Hope and heartache: Oilers fan says team's fight has mirrored his own with cancer

Troy Kocur paces anxiously back and forth in front of his basement television, periodically cursing during the dying minutes of Game 7 of the Stanley Cup finals, as his team struggles to come back from a 2-1 deficit.

The Edmonton Oilers, like him, know what it's like to be set on their back heels. The team had an abysmal start to the season before going on a hot winning streak, then going on to lose the first three games in the championship finals against the Florida Panthers before clawing their way back into the series and to this moment.

"We're just fighting. We're fighting for our lives, right? I'm fighting for my life, everyday, just like the Oilers."

Doctors first diagnosed Kocur with cancer in 2019 and he went into remission before cancer reared its ugly head again, riddling him with tumours, including in his neck and brain.

Tattoos of the Edmonton Oilers logo, a 'FU' to cancer and his wife and daughter's name are all side by side by side on Troy Kocur's arm.
The Edmonton Oilers, a 'FU' to cancer, and the names of his wife and daughter live side by side on Troy Kocur's arm. (Janani Whitfield photo)

In December of 2022, the Regina man was given six months to live, but he said with the support of his wife beside him, his response was basically — "screw that."

The team's given him hope this year.

"Their championship is another clean scan for me, it is another treatment that I get through."

A lifelong hockey fan

There's something about hockey that's always been a breath of fresh air for Kocur, a way to escape the stresses of everyday life.

"I had my first pair of skates when I was two years old; I was skating when I was two," he recalled.

Troy Kocur says as early as when he was two, he had skates on and learned to move on the ice.
Troy Kocur says as early as when he was two, he had skates on and learned to move on the ice. (Submitted photo)

That was back in the 1980s, the decade the Oilers would win a succession of NHL championships, with a run of five titles in seven years.

Like thousands of other Canadians, Kocur remembers watching those glory days of the Oilers with his dad by his side, listening to the commentary from broadcasters Harry Neale and Bob Cole.

That led to the moment in 2006 when he discovered a new love alongside hockey, meeting his wife, Jill.

Troy and Jill Kocur say they've supported each other through the stress of treatments for Troy's cancer and through the highs and lows.
Troy and Jill Kocur say they've supported each other through the stress of treatments for Troy's cancer and through the highs and lows. (Submitted photo)

"We had just started dating (and) Jill and I were on the couch watching the Stanley Cup Final against Carolina Hurricanes and it came down to Game 7," he said, adding he still gets goosebumps thinking about that game.

"When they lost, he began to cry," Jill Kocur remembered. "I didn't know him very long, and I thought, 'this is a bit weird'."

Troy and Jill Kocur got a chance to see the Oilers play in Edmonton during their final series against the Florida Panthers.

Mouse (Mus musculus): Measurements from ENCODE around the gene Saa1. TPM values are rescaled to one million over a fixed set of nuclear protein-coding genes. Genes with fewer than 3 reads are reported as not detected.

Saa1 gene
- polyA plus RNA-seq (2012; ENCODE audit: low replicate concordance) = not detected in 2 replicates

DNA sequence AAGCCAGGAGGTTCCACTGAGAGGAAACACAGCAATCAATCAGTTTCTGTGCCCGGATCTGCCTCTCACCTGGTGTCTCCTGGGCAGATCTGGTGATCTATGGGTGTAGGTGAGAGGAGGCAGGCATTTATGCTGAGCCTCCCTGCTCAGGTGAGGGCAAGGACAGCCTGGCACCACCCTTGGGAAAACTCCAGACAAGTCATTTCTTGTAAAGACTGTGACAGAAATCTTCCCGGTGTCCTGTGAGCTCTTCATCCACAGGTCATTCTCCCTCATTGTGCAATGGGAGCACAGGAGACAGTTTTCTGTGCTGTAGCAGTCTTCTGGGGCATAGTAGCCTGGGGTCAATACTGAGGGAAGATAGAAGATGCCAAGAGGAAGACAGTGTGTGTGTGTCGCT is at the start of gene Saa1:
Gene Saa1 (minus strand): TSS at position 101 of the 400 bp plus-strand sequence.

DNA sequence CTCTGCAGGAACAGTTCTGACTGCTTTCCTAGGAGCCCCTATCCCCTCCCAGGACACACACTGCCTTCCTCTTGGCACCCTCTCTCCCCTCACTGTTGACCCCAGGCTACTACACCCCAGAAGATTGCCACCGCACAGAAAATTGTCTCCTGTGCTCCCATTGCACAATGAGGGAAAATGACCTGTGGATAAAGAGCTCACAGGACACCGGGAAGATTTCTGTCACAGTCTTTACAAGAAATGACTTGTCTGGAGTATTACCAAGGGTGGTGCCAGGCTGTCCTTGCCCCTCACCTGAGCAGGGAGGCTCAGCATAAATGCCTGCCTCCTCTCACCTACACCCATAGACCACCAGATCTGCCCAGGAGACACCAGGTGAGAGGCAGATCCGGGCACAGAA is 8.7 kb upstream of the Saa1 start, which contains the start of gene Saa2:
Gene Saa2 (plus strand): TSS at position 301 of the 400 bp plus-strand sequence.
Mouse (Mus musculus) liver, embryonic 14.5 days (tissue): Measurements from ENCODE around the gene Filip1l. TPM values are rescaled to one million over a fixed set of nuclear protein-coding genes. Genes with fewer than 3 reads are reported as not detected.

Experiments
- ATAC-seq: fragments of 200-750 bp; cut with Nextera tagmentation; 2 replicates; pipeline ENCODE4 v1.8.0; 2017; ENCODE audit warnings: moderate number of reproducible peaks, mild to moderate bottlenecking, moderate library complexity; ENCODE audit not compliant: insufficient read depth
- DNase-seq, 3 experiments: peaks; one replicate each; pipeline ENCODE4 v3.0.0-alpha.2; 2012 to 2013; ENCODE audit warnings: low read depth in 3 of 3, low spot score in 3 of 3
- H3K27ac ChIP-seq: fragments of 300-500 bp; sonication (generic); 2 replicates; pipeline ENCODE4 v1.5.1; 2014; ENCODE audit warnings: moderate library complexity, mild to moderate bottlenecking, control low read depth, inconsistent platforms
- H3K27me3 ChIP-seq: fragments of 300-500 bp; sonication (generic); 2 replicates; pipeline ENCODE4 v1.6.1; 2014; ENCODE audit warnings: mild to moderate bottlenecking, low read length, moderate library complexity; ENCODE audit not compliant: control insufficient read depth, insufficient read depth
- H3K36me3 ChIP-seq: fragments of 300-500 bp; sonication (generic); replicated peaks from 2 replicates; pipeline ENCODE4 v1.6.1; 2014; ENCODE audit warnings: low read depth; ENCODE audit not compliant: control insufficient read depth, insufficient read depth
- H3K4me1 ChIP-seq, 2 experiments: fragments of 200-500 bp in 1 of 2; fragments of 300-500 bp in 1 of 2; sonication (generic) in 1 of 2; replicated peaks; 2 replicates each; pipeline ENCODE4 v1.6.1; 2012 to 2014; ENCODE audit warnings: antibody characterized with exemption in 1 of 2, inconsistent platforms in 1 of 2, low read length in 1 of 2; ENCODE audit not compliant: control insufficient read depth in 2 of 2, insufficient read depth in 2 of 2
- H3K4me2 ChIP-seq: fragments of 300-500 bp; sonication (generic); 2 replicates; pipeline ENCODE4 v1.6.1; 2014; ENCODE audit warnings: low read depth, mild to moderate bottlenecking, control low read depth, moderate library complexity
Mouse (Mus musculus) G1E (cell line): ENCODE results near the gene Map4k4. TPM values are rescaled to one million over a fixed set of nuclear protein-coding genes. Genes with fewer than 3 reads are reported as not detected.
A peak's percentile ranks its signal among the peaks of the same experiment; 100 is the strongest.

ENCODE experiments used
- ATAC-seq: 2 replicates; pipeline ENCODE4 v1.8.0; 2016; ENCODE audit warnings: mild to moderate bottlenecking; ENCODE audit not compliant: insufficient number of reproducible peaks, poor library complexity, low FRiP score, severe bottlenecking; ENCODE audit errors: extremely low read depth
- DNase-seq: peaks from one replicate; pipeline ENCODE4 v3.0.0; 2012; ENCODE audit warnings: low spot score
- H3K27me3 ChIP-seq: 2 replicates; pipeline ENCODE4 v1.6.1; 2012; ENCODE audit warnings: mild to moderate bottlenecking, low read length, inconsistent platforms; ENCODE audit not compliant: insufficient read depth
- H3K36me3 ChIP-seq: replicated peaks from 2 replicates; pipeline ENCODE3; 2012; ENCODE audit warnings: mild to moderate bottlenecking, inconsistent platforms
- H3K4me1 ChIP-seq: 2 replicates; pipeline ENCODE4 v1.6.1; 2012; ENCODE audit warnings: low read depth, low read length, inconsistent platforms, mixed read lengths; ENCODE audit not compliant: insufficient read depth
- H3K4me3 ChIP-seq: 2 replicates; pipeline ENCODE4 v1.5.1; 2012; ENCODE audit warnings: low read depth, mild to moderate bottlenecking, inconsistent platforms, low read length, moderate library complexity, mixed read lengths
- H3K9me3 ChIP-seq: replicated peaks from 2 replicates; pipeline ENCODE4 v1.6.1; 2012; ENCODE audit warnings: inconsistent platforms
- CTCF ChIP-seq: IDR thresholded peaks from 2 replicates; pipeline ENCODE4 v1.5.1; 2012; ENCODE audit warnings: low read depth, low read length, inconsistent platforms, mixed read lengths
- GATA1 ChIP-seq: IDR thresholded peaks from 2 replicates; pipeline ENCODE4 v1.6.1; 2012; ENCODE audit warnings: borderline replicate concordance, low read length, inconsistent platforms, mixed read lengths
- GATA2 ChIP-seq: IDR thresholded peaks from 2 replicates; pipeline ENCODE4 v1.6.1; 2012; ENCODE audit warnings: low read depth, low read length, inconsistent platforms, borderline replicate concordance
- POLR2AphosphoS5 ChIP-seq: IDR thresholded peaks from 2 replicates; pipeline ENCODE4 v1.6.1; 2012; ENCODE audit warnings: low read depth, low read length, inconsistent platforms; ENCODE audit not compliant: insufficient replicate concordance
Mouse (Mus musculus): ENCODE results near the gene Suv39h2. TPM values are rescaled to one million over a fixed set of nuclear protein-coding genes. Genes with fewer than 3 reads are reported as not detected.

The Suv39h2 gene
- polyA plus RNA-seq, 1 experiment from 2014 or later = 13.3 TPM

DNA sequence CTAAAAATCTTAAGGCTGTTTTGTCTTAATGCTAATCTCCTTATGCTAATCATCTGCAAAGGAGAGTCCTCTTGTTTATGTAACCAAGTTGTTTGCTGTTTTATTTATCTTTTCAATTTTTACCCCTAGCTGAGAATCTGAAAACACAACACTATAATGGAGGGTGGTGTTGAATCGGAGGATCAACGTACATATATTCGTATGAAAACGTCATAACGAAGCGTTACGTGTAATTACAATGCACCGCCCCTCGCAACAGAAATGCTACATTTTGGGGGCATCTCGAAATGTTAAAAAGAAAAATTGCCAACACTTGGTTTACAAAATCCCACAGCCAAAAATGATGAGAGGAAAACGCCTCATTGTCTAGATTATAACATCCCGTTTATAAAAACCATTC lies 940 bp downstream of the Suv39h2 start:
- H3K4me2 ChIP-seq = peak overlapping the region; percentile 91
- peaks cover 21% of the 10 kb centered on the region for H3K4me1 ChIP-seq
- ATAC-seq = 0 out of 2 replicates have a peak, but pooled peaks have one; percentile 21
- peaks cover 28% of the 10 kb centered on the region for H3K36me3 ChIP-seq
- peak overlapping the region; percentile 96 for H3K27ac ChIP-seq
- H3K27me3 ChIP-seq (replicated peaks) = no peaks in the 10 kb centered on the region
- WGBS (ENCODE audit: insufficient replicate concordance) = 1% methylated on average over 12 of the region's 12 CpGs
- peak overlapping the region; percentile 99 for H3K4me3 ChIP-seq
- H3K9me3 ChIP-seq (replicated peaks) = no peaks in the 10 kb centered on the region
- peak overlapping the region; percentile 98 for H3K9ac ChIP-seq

Troy and Jill Kocur at an Edmonton Oilers game. (Submitted photo)

But over the years, she's come to understand how much the game means to her husband and to see how it drives his mindset, the bright excitement in his eyes when the hockey comes on.

"He makes me stay positive, even though some days I don't want to (be)," she said, adding she works as a nurse and is surrounded by sickness, including at home.

"But I see how he takes it in stride and day by day, and not much more I can do but match that positivity."

For his turn, Kocur says he never says he's fighting cancer on his own. It's always "we're fighting cancer," he and his wife.

"Jill is my foundation. She's my rock. I don't want to get emotional about it, but she is. I'm the luckiest man alive," he said.

Ask him if he had any doubts he would live to see his team compete in the Stanley Cup finals after his terminal prognosis and he gives a firm shake of the head.

Before the game, he had a vivid dream that saw the game go into overtime, pulling out a 4-3 victory.

The heartbreak of 2006 returns

But as the clock ran down, the promise of that vivid dream faded and the pain set in. Memories of 2006 cast shadows on the hopes that this team can pull out a victory.

"A helluva game," Kocur said, shaking his head, reminding the others watching beside him that the team was down 3-0 in this series and no one thought they would win.

Three, two, one seconds. Game over.

As his tears start to flow, his wife wraps him in her arms and consoles him.

"Next year," his family tells him. "Next year."

While the future is always uncertain, there's one thing Kocur doesn't hold in doubt — not to take a single day for granted, that he's here to cheer on his team, win or lose.

Every day I wake up with Jill is a good day - Troy Kocur

"Every day I wake up is a good day," he said, flanked by the signs of two loves above him, his wedding photograph on one side, his Oilers jersey on the other.

"Every day I wake up with Jill is a good day."